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Wyoming Governor Asks EPA to Speed Up Test Well Responses

Wyoming Gov. Matt Mead wrote the head of the Environmental Protection Agency (EPA), Lisa Jackson, on Monday complaining that his state has yet to get a full response from EPA to questions it raised about the federal agency's two test wells near Pavillion, WY.

On Dec. 21 Mead asked EPA to cooperate in a scientific review and analysis of groundwater quality in Pavillion that federal officials assert may have been polluted by natural gas drilling and well stimulation practices. Encana Corp., which operates the gas leasehold under investigation, days earlier had disputed a draft report by EPA, which earlier this month said contaminants found in water wells could be linked to hydraulic fracturing (see Shale Daily, Dec. 23, 2011).

In his letter to Jackson, Mead said most of Wyoming's questions remain outstanding, and he asked her to work directly with him "to ensure that the EPA responds to the remaining questions and requests for information as quickly as possible." Wyoming maintains that a more comprehensive response from EPA is needed to allow the state to "conduct a complete analysis and interpretation of the data and findings contained in the [EPA] report."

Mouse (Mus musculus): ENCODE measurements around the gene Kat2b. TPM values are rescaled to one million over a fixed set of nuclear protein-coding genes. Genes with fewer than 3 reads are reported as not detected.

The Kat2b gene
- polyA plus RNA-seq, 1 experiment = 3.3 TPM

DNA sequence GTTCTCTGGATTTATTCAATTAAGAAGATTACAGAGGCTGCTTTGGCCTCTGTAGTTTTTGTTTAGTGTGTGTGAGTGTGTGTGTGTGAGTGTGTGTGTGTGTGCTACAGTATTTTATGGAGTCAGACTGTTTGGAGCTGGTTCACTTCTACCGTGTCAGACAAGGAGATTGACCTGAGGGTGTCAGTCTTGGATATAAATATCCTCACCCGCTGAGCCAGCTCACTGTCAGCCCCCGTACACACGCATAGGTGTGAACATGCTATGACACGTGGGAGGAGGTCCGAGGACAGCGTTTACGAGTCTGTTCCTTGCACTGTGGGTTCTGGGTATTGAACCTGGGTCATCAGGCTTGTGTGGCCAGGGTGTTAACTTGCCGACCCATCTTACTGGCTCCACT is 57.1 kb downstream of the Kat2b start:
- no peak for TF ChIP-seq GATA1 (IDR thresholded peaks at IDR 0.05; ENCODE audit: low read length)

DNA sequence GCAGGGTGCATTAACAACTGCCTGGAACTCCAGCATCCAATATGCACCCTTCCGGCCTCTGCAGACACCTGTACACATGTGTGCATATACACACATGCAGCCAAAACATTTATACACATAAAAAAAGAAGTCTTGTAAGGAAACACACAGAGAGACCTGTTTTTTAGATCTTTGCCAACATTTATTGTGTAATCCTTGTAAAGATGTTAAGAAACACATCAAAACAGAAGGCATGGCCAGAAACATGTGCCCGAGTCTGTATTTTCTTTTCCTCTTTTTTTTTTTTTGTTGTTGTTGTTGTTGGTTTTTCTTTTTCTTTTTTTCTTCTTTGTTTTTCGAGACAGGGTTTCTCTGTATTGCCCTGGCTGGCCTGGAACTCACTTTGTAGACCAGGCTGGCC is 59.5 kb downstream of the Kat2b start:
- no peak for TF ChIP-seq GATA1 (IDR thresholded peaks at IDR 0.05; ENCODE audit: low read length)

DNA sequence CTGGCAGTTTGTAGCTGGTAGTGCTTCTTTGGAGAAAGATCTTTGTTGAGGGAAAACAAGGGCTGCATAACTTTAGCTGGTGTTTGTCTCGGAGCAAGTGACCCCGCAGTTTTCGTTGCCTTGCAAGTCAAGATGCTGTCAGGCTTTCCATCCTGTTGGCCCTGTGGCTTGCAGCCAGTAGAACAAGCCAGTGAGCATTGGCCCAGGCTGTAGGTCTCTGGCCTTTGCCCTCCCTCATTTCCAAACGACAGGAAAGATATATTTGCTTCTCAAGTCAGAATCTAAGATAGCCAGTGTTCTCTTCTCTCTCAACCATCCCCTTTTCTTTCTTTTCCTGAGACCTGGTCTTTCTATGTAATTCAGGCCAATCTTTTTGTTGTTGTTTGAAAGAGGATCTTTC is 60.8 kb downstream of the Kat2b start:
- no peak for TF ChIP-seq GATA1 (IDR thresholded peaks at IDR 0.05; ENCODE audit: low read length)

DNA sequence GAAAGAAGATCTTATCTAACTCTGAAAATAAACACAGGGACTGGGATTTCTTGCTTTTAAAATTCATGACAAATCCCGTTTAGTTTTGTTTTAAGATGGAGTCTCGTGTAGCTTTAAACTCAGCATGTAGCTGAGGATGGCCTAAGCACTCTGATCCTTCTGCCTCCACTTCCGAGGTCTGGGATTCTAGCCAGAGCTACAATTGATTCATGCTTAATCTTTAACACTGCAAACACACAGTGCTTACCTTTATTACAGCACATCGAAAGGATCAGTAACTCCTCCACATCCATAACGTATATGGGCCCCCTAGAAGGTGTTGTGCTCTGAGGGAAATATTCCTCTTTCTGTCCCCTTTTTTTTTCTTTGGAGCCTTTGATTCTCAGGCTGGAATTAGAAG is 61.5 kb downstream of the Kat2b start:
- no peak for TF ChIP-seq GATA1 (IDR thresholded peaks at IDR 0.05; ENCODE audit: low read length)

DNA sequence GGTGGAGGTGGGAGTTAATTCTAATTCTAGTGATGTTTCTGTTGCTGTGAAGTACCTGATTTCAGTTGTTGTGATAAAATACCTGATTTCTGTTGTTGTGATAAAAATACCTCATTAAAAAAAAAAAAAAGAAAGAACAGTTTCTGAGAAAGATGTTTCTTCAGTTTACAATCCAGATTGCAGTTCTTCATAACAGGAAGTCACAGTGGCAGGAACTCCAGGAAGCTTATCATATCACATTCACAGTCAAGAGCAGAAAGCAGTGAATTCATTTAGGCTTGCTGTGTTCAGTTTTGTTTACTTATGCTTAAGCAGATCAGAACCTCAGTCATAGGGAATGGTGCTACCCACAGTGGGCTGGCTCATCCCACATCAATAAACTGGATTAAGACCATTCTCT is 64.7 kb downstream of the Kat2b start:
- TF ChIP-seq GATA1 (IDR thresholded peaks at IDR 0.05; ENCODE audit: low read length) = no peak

With the public comment period ending in less than two weeks (Jan. 27), Mead said it will be difficult for the state to comment without time to review the EPA's full response. Thus, Mead asked Jackson to extend the comment period in addition to posting its responses to Wyoming's questions on its website.

"Both Wyoming and the EPA should have a common goal of an unbiased, scientifically supportable finding open to the public," Mead wrote to Jackson.

Earlier this month Encana asked the EPA to suspend the comment deadline, but the agency has not responded yet (see Shale Daily, Jan. 11). The producer has asserted that many of the EPA's findings from its recent deep monitoring wells, including those related to any potential connection between fracking and Pavillion groundwater quality, "are conjecture, not factual and only serve to trigger undue alarm."

Last week the EPA said it is seeking nominations of nationally and/or internationally recognized scientists or engineers to conduct a "thorough and unbiased review" of the draft agency report released in December (see Shale Daily, Jan. 17).

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